Mediating the Spirit Through Song?
In recent years, it has become common to view music as the means by which we are “brought into God’s presence.” This emphasis eclipses and confuses the overwhelming New Testament teaching that His presence has already been placed in us by the Holy Spirit through the sacrifice of Christ. One author, representative of this view, explains a view of worship: “It stands to reason that Presence is released. Atmosphere is changed… This is an amazing result from a dove being released… The atmosphere changes as the Presence is given His rightful place.”[iii] Note the third person reference to the Holy Spirit. “Presence” is capitalized (seemingly as a force) and it appears that the goal is to give this “Presence” special permission through the singing.
In truth, there is no New Testament verse teaching that music is a means of mediating the presence of the Holy Spirit. In some gatherings I’ve witnessed, it appears that the worship leaders are trying to “channel” the Holy Spirit through the songs, which is far more akin to mysticism than to biblical Christianity.
Christ Made and Makes It Possible
The lyrics of clear biblical truth in music can certainly deepen our worship and positively affect our emotions. (I have an entire chapter in Transforming Presence teaching on the vital role of emotion.) Yet, the Bible is clear that it is the work of Christ alone that has mediated the presence of the Holy Spirit in our lives. Further, any diversion from the truth of what really mediates God’s presence (other than Christ) dilutes the glory of the gospel and diminishes the power and truth of all His cross has accomplished for us. Jesus gave His life and shed His blood to bring us into a new covenant relationship so that we would live with compelling assurance of the Spirit’s indwelling. It is the Spirit in us, the very power that raised Christ from the dead, that produces worship, transformation and supernatural gospel impact (Romans 8:11).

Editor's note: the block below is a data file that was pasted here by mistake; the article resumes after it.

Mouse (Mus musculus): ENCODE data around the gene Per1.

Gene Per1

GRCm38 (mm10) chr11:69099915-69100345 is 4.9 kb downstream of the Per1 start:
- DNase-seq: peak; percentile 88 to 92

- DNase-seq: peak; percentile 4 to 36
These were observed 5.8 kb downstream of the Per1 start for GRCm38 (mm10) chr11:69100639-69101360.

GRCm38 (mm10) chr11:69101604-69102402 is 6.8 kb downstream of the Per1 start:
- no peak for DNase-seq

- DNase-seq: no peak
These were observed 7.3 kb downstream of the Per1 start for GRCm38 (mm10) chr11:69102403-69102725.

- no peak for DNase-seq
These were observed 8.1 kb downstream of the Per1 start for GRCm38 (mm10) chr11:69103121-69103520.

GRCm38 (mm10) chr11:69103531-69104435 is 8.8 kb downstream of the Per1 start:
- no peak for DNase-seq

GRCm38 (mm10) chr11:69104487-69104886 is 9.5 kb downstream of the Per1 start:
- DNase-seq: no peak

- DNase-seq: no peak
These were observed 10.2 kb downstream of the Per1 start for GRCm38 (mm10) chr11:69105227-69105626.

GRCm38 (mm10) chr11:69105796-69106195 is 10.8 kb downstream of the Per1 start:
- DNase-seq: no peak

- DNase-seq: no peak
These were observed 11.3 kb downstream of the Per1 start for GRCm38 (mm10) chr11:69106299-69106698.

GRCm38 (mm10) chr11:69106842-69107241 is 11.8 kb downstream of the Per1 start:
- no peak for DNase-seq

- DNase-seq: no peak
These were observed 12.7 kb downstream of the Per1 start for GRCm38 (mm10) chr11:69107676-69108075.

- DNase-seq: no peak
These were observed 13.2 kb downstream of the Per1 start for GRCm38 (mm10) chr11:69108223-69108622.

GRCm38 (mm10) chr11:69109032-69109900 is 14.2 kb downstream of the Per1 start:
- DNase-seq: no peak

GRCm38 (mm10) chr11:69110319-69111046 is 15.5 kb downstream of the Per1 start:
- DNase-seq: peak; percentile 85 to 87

Vaughan Roberts clarifies that music “is not the means by which we enter the presence of God, but it is one of the ways in which we can express our joy at the wonderful truth that we are already there, in his presence, in Christ.”[iv] Worship leader Pete Ward has observed that in many circles today the praise and worship is being taught as the place of encountering God.[v] Many have referred to this as the “sacramentalization of singing”—worship singing becomes the new sacrament. This is a growing point of confusion across the spectrum of evangelical Christianity.
The Holy Spirit’s control in us will produce heartfelt worship expressed in song for the glory of Christ. The truth in the songs can certainly inform and inspire our worship but the song is not the key to the “Presence.”
Michael Horton notes, “Vagueness about the object of our praise inevitably leads to making our own praise the object. Praise therefore becomes an end in itself, and we are caught up in our own ‘worship experience’ rather than in the God whose character and acts are the only proper focus.”[vi]
A Better Start
So, I pray that next weekend church services across the nation will begin with the great truth of the person and promise of the indwelling Spirit. His work in us will point us to Christ and awaken real worship “in spirit and in truth.” Even if we are not led in this way, we can individually embrace these truths. Our surrender to Him will produce better singing, greater focus on Jesus, and authentic heart-to-heart ministry to one another for the glory of Christ and the supernatural advancement of the gospel.
Copyright © 2018 Daniel Henderson. All rights reserved.
[i] Ed Steele, Worship Heartcries (North Charleston, SC: Ed Steele, 2016), 90.
[ii] Bob Kaughlin, True Worshipers: Seeking What Matters to God (Wheaton, Illinois: Crossway, 2015), 26 – 27.
[iii] Bill Johnson, Hosting the Presence (Shippensburg. PA: Destiny Image Publishers, 2012), 166 – 167.
[iv] Vaughn Roberts, 75.
[vi] Michael Horton, A Better Way: Rediscovering the Drama of Christ-Centered Worship (Grand Rapids, MI: Baker, 2002), 26.
This article originally appeared here.